More recently, Oatly’s IPO fetched an initial valuation of $10 billion in May.
Driving market interest in these companies, consumer demand for more sustainable meat and dairy alternatives has soared.
Case in point: In March, Starbucks began offering oat milk as a dairy alternative, only to run out a month later due to high demand. In fact, it seems nearly every national restaurant chain has a plant-based alternative on its menu, whether it’s the Impossible Whopper at Burger King, the McPlant at McDonald’s, the Impossible Slider at White Castle or the Non-Dairy Dilly Bar at Dairy Queen. Even one of the world’s most famous Michelin-starred restaurants, Eleven Madison Park, reopened its doors in New York after the pandemic with an entirely plant-based menu. The demand for alternative meat, dairy and other products is likely just beginning.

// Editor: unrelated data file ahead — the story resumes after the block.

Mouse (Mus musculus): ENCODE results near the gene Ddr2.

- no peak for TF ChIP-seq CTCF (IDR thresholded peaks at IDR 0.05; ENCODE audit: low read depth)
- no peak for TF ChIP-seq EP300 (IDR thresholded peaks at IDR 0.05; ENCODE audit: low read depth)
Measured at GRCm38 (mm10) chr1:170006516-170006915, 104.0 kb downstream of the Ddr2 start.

A market on the move
A 2019 study by DuPont Nutrition & Health found that 65 percent of global consumers are eating and drinking more plant-based foods and beverages, and many are doing so because of the reduced environmental impacts compared to traditional products. Consumers are increasingly aware of the environmental impact of raising animals for human consumption. Global livestock accounts for 14.5 percent of global anthropogenic greenhouse gas (GHG) emissions, which is 10 to 50 times more than plant-based alternatives. Even the lowest-impact animal products are significantly more resource-intensive than the average vegetable protein.
The Good Food Institute found that plant-based meat uses between 47-97 percent less land, 72-98 percent less water and produces 30-90 percent less GHG emissions than traditional meat products. Meanwhile, alternative milk products have similarly lower environmental impacts when compared to traditional milk.